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2.1 Learning From Effective Stores

In this lesson, we’ll look at some examples of effective eCommerce stores and discuss the design and usability features of each.

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2.1 Learning From Effective Stores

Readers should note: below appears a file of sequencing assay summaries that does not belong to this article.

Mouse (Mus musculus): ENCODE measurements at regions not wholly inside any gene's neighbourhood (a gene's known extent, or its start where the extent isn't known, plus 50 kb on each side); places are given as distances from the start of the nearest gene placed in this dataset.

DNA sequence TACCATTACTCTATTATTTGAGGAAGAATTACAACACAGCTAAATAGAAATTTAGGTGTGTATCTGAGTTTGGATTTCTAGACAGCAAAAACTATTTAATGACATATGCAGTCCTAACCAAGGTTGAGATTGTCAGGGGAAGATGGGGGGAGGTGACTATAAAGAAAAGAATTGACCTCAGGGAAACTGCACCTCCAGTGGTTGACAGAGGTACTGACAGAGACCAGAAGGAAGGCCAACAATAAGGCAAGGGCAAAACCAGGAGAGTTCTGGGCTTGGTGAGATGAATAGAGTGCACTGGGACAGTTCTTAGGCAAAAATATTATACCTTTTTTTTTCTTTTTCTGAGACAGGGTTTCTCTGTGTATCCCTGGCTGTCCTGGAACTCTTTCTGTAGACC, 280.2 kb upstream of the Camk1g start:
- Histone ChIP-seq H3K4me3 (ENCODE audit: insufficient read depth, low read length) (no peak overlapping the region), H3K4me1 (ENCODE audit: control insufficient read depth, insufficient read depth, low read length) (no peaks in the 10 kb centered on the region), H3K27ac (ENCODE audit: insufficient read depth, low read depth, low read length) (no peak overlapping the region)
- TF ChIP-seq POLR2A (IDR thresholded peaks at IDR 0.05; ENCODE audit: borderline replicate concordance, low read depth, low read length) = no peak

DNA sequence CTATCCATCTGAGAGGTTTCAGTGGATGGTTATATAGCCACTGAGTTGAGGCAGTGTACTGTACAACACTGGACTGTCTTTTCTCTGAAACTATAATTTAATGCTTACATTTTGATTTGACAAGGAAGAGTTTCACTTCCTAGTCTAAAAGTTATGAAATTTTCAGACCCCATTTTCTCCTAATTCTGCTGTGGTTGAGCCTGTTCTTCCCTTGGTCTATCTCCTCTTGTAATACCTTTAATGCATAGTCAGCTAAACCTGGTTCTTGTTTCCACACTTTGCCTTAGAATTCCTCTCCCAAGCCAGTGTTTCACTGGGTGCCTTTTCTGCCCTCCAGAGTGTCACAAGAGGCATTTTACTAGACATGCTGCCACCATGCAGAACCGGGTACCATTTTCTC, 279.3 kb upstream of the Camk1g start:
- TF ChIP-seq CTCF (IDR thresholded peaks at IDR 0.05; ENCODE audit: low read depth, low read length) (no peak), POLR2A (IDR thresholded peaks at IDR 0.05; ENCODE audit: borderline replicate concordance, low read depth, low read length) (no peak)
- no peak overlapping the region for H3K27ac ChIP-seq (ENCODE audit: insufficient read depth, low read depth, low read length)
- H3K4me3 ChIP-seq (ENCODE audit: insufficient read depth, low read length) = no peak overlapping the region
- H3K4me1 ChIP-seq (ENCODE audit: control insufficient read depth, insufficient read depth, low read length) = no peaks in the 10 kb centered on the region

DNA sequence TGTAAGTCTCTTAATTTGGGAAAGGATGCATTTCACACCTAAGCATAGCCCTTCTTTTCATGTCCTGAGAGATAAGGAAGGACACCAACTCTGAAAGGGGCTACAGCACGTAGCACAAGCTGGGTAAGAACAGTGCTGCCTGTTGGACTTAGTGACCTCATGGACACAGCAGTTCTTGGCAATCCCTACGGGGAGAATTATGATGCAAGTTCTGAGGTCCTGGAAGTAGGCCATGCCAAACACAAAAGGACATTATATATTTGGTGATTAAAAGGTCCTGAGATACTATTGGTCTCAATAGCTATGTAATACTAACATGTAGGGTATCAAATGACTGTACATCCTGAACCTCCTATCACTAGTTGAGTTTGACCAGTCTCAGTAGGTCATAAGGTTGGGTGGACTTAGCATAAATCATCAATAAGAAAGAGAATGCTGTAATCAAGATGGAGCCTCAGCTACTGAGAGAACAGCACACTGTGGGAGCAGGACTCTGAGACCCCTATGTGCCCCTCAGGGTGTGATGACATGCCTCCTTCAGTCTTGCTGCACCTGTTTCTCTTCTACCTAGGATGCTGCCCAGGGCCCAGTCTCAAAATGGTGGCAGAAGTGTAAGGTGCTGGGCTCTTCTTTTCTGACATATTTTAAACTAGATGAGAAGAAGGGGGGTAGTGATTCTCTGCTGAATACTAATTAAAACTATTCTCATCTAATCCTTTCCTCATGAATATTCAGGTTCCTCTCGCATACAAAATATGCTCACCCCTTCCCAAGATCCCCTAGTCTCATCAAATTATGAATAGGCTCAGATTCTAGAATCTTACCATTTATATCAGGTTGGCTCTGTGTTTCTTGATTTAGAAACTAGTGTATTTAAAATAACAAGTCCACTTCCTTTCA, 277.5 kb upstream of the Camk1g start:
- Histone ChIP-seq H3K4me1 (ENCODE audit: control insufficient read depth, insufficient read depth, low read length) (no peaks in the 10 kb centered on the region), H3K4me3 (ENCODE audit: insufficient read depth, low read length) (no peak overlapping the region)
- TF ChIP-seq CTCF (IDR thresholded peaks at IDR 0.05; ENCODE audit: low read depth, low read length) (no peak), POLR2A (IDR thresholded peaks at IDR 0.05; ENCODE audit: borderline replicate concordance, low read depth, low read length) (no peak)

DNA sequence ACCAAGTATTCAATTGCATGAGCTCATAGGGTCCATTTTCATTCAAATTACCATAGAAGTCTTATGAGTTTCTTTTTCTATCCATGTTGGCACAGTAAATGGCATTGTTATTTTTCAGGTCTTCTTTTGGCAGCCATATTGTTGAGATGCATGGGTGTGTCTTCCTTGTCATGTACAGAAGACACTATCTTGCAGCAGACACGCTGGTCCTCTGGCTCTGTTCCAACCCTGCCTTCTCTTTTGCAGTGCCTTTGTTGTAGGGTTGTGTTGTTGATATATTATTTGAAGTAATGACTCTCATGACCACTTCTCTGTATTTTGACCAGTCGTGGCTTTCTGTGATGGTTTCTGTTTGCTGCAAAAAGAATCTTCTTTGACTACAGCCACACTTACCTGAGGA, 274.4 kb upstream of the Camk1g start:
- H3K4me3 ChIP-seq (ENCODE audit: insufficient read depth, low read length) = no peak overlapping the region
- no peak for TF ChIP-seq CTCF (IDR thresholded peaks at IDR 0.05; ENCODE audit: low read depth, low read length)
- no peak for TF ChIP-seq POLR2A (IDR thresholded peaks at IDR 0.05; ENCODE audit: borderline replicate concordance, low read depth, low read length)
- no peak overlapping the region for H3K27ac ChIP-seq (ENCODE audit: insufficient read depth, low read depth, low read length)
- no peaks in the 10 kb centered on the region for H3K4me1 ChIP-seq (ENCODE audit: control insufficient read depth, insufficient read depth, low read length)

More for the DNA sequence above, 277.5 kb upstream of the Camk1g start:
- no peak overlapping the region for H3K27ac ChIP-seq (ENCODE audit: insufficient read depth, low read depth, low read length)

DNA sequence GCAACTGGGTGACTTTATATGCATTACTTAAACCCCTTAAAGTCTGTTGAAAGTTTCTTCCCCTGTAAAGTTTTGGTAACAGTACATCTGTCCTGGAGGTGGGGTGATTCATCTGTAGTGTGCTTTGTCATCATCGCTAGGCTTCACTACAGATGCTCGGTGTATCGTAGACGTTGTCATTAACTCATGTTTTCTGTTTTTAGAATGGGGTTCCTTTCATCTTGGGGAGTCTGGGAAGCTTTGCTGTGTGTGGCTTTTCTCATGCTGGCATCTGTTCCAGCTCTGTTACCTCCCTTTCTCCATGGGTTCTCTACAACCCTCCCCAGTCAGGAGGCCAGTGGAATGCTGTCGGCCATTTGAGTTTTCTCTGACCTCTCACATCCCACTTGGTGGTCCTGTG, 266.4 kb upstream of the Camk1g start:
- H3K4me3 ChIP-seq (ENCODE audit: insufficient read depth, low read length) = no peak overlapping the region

Hello. Welcome back to this [UNKNOWN] course on creating a Woo Commerce store theme. In this part of the course you're going to learn about what makes a great store. You'll learn about successful stores and what they include. And you'll also learn about how to structure your store and which pages you'll need to make it work. So let's start by looking at some successful stores. A great store or a great e-commerce site will have five features. First it'll look great and it'll reflect your brand identity. It'll be really easy for people to get around and find things. It'll be super easy for people to buy from you, because that, after all, that's what you want them to do. It'll encourage people to spend their money, maybe even a little bit more money than they thought they'd might have spent when they arrived. And It'll reward those people who engage with your brand, maybe using social media or other means. So let's take a look at some stores that meet some of these criteria. First, let's look at Apple. Love them or hate them, Apple have the great brands with a lot of loyalty from their customers and the brand identity that's reflected throughout all their products. As you can see, their website reflects that identity. It's monochrome, like their products. And it's clean and simple, uses fonts that are consistent with their operating systems. As you scroll down it makes it really easy to find the products that they're are pushing at the moment. And it looks modern and easy to us. Just like their products. Here's another site that looks very different. The Lego website, as you can see, has animations, it has a slider with featured products. It has lots of nice brightly colored pictures and it's easy for kids to find their way around. There's also a products tab to encourage you to buy. But this site is more about encouraging brand awareness. Encouraging kids to engage with that brand. Because once you've got a kid keen on Lego, any parent out there will know, you'll end up spending a fortune on the stuff. He's another site with a great brand identity. The Adidas site reflects the brand really well. It's a nice, clean modern design. The fonts and the colors reflect their brand. And it looks modern, active, fresh. Just what you'd expect from Adidas. Now let's have a look at a site that's easy for people to navigate around. Now, furniture stores and DIY stores can be have really difficult sites to get around but Ikea is not one of those. This website is super easy to find things in. So, if you wanna buy a kitchen simply click on the kitchens tab. And you'll get loads of information about kitchens. With some nice prominent links to further information and product ideas. For those items that aren't in the main navigation, there's an all departments tab. And you could easily find all the departments you might want to buy things from from IKEA. Another site that makes it really easy for you to navigate around is the Converse site. As well as having plenty of products on the front page. You'll see at the top, they have these tabs here. That allow you to find products by the type of customer you are, and also by the type of clothing. And that's all very simple and very easy to find. Now let's have a look at a site that makes it super easy to buy. This is the Pizza Express website. And it, as you can see, as I scroll down it's already detected my location and it's encouraging me to make a booking for lunch today. All I need to do is click on check availability, and there we are. I've made a booking. I didn't have to search for a restaurant. I didn't have to think about the date or the time. It's obviously making some assumptions for me. How much easier could it be to book a table? [BLANK_AUDIO] Now let's find another site that makes it easy for people to buy. The Amazon site, one of the biggest e-commerce sites out there. Generates millions if not billions in revenue every year. And here we've got the one-click option. I've signed in here. If I want to buy this book, all I have to do is click that and I've got it. It turns up on my doorstep tomorrow. I didn't have to put in my credit card details cuz they're already saved. I didn't have to say anything about the delivery type that I want. All I do, I click one button, and that's it. I've bought the item. Super easy. [BLANK_AUDIO] Now let's have a look at another site that makes it super easy to buy. It's the Etsy website. And I'm on the page for an individual product. Over on the right hand side we have a nice obvious box with some summary information about the product outlined in green. So you can't miss it. And a nice obvious Add to Cart button. Using colors for your primary buttons. Your Add to Cart button or your Buy Now button that are different from the colors elsewhere on your site. Will draw people's attention to those buttons and make it more likely that they'll buy from you. Now lets have a look at a site that encourages you to spend some money. The target website, here you've got a promo code and you've got the bed and bath sale with information. Now I might have come here looking for something completely different. When I see this, I think, oh, I can get 20% off some bedding. Although, notice that it's up to 20% off. But, you look at it quickly and assume it's the maximum discount. And I might click on that and buy some bedding, even though I haven't been intending to buy that when I came here. [BLANK_AUDIO] Now here's another site encouraging you to spend your money. The John Lewis site has attractive full width banner images encouraging you to click through and buy certain items. So here you've got new season, encouraging you to have a look at what's come in. If I scroll down you'll see there are more links through. to products and to lines that they're promoting at the moment. Now finally, let's see some sites that encourage people to engage with the brand. Some of the best sites at doing this, are those for restaurants and coffee shops. The Starbucks website has a nice, prominent image of a coffee, making me want to buy some coffee. And also gives me information about an offer that they're running at the moment. But, what's more interesting is if I scroll down a little bit. There's information about the loyalty program, and this is upfront and center on all their international websites. Encouraging you to sign in, register a Starbuck's Card, which gives you some discounts but also gives them your information so they can keep in touch with you. Here's another site that does this really well. The YO! Sushi web site is all about social. If you have a look here. It's got their latest tweets. It's got videos. People can upload their own videos using this link. It's got photos. People can share photos. And then finally, there's a club that you can join. And you'll get information about offers, about new restaurants, and so forth. But, this website isn't just promoting their restaurants and their food, it's promoting the idea of Yo! Sushi being something you wanna to join, something you wanna to be a part of. And encouraging you to contribute your own content to that website. So, those are some examples of some websites that do this really well. Obviously, your store is going to be different from these. You've got your own products and your own brands, but we can incorporate some of these ideas as we work through this course. [BLANK_AUDIO] So, let's take a look at the structure of your store and what types of page you'll need to create. To help your customers to navigate around your store and to buy from you. Well, the first thing you'll need. It is obviously a home page. You've seen some great examples of home pages here so far. Your home page could include images, sliders, social content, links through its content deeper in the site, offers. Anything you need it to. To encourage people to buy from you, and also to promote your brand. But what you'll also need, are some other types of pages. And let's have a look at some examples. Here's an example of a category page. The Ikea website is designed to sell hundreds of products, and categorizing those can be quite complicated. But I think they've done it really well. Here, I'm in the bedroom category, inside that I'm in wardrobes and bedroom storage, and drilling down another level in wardrobes. And on this category page you've got an opening section with some information about their products. And what they think's great about it and then you've got an image of each product in that category. I can hover over the image to find out a little bit more about that product, or I can click on it to go to the individual product page. Now here's another example of a category page. The Converse website has got lots of different types of, of category page. This is a, a range, so they're classic colors page. So these are the classic Cons that you or I might buy, I know I wear them. And I can scroll through this and see images of lots of products that are in that category. Now one of the great things about setting up an e-commerce store with WooCommerce and with WordPress is obviously because you storing all your products in a database. Every product can be in multiple categories, so they'll all appear on lots of different category pages. Now let's have another look at a product page. Here's Etsy, I already showed you another product page earlier. But this is an example of how to make a product page really attractive, clear, easy to navigate. And making that Add to Cart look nice and obvious. And as you can see here, there are also some social elements, so people can Tweet about it, or share it on Facebook, and they can also pin it. The next type of page you'll need to create is a checkout page. Here's the Adidas website again, and here's their checkout page. Nice, clear, easy to navigate. This is my bag. What I've, I've put something in my bag, a hoodie. I can select how many of them I want. It's telling how much it's gonna cost, it's also telling me the delivery charge over here, i've got the option to enter a promotional code. And then when I'm ready to buy, nice big obvious button here. Checkout both on the left and on the right. It's really important that once people are in this purchasing funnel. To make it as simple as possible, and as easy as possible for them to make their way through that, and to complete the purchase process. You don't want to lose your customers when they've selected something. And they haven't checked out yet. Finally, the last category of a page that you'll need to be creating is a search page. Now, this on the John Lewis site is the results for search that I've done for TV's. So you can see that the search page doesn't just show me the actual products, it also includes some information on TV's. Now, that's outside the scope of this course, but it's something you might want to think about. So those are the main categories of page that you'll need to create for your store. And that we'd be working on as we go through this course. First is the home page. Then we've got category pages for your product types, and maybe your customer types, and the lines that you're selling. Then there will be individual product pages for each product. The check out pages, storing people's basket and encouraging them to buy. And then finally, the search page, encouraging people to buy when they've made a search for products in your store. That's it. In the next lesson, you'll learn about the WooCommerce files and how they populate your site's pages. See you next time and thanks for watching.